Episode 8: From the Wreckage
My ears rang like someone had used my head to smash in the keys of an out-of-tune piano. Debris rained around me, and the dust was as thick as fog. I stretched to rub my aching back, my chest tight from having the wind knocked out of me. Clouds of smoke swirled around me, and for a second, I flashed back to my days on the battlefield.
My body buckled as someone shook the life back into me. “Mr. Al, you alright?” I groaned as Lloyd helped me sit up.
When the trees stopped spinning, I pushed myself to my knees and spit out a mouthful of grit and blood. Noxious fumes hung thick in the air, an odor strong enough to make me dry heave. The blast had been more powerful than anything I’d seen from gunpowder or cannon fire. If I hadn’t been as far away as I was…
He’d yelled a warning just as I was mounting my horse. He and Ellie had been right next to the wreckage. I prayed they’d been beyond the reach of the explosion. We had not made it through battle after bloody battle only for him to be taken now.
I stood on shaky legs and looked for my brother. Halfway between me and the burning remains of the airship, my eyes fell on two bodies pressed face-first into the dirt. Black ash floated in the air around them like a widow’s veil. As the dust settled on their bodies, it reminded me of the first fist-full of dirt sprinkled over the top of Ma’s casket as it was lowered into the ground.
“Pike!” I stumbled over to where they lay, my heart pumping faster than a piston cranking a locomotive wheel. I flipped over his body and he let out a groan.
“Easy, there,” he said as he cleared the dust from his throat.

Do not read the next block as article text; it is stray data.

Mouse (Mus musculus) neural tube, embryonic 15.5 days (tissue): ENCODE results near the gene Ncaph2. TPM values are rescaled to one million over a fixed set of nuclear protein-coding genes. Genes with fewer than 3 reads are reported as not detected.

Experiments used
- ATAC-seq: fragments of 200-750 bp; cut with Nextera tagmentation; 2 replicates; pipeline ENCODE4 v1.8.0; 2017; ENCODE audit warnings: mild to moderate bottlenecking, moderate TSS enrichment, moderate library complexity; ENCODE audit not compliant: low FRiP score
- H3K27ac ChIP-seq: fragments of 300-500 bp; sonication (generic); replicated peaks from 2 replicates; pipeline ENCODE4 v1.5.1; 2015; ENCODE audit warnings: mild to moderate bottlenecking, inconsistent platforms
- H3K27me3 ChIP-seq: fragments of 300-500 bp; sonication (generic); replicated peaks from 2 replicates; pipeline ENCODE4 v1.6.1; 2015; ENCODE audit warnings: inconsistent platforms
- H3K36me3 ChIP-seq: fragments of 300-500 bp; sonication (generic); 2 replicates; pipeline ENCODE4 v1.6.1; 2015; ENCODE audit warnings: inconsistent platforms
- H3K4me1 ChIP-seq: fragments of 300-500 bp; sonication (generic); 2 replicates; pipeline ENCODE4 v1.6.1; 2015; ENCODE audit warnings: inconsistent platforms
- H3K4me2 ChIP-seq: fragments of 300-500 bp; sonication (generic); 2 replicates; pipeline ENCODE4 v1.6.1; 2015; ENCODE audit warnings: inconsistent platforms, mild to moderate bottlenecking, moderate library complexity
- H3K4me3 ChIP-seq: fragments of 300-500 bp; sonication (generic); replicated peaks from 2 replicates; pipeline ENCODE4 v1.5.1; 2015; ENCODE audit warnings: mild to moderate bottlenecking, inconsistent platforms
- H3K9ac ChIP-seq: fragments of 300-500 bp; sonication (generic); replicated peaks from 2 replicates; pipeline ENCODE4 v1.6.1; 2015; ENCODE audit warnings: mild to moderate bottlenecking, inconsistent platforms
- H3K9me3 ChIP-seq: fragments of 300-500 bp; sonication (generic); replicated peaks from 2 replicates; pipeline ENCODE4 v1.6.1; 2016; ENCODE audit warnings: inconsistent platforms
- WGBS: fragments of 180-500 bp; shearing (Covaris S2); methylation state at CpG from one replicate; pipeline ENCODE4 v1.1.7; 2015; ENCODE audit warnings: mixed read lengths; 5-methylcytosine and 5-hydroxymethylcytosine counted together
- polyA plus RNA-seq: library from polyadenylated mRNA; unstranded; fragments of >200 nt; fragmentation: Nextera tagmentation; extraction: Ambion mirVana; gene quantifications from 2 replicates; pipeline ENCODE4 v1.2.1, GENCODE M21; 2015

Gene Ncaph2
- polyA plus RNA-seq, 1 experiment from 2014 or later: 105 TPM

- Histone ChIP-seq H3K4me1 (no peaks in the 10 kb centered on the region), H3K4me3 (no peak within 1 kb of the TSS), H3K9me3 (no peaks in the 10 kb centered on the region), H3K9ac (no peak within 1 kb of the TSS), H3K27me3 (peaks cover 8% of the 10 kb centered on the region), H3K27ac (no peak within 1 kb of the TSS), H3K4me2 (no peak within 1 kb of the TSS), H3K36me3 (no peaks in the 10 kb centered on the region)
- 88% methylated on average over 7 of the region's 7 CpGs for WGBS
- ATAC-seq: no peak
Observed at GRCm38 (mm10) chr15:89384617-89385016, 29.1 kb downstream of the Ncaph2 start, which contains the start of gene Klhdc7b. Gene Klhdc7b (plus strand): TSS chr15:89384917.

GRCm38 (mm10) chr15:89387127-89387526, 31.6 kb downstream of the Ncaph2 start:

“Thank the Lord, you’re alive,” I said, letting out the breath I hadn’t realized I’d been holding.
Ellie coughed, her eyes fluttering as she stirred. “What…what just happened?”
I knelt next to Ellie and helped her sit up. “Don’t know, but it sure packed a wallop.”
“And what’s that smell?” Ellie scrunched her face as the sting of lingering fumes wafted toward us.
“Not sure about that either, but I did catch a whiff of something sweet and earthy before the blast. Something familiar. Can’t place it though.” I cocked my head up to see if I could catch its essence on the wind. The trace was gone, overpowered by burnt rubble. “Lloyd, round up the hands and the horses. We’ve had enough fresh air for one day.”
Pike hoisted himself up. “Smells like nitroglycerin.”
“Nitro-what?” I asked.
“Nitroglycerin, it’s an explosive. You remember when we were holed up at Ball’s Bluff and those two Irish boys passed through only to come back to camp for help with a wheel that had fallen off their wagon?”
“Yea, I remember.”
“Well, I was one of the soldiers who went to help them. I could smell that scent before we even got there. When I asked them what it was, one of them got all uneasy about it, like they weren’t supposed to tell anyone. Anyway, the other one was pretty excited to show us how it worked. Pulled a stick out from a crate and nearly took out a tree when he threw it.”
I chuckled. “We heard the blast all the way from camp. The general sure wanted to get his hands on some of that.”
“That he did.” Pike took Ellie’s hand and lifted her to a stand, but his focus was somewhere else. He searched the blast remains, pushing aside shrapnel of metal and wood. “Looks like someone else managed to do what he couldn’t.”
He circled the site, every once in a while picking up debris and tossing it aside, until finally he knelt in front of a lump of twisted metal panels. The mechanical man was a mess of wires and springs, but by some miracle his head was still attached. Pike shifted the warped body and pulled some something out from under it. He dusted it off as he walked back over to Ellie and me.
“What’d you find?” I asked, curiosity nipping at me like a mosquito.